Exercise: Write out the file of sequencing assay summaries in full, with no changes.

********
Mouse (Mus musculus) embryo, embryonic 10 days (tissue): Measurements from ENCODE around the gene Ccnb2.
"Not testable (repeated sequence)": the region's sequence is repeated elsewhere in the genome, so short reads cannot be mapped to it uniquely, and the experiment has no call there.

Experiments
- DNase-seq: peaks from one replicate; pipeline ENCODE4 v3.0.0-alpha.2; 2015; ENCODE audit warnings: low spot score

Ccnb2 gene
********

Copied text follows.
Mouse (Mus musculus) embryo, embryonic 10 days (tissue): Measurements from ENCODE around the gene Ccnb2.
"Not testable (repeated sequence)": the region's sequence is repeated elsewhere in the genome, so short reads cannot be mapped to it uniquely, and the experiment has no call there.

Experiments
- DNase-seq: peaks from one replicate; pipeline ENCODE4 v3.0.0-alpha.2; 2015; ENCODE audit warnings: low spot score

Ccnb2 gene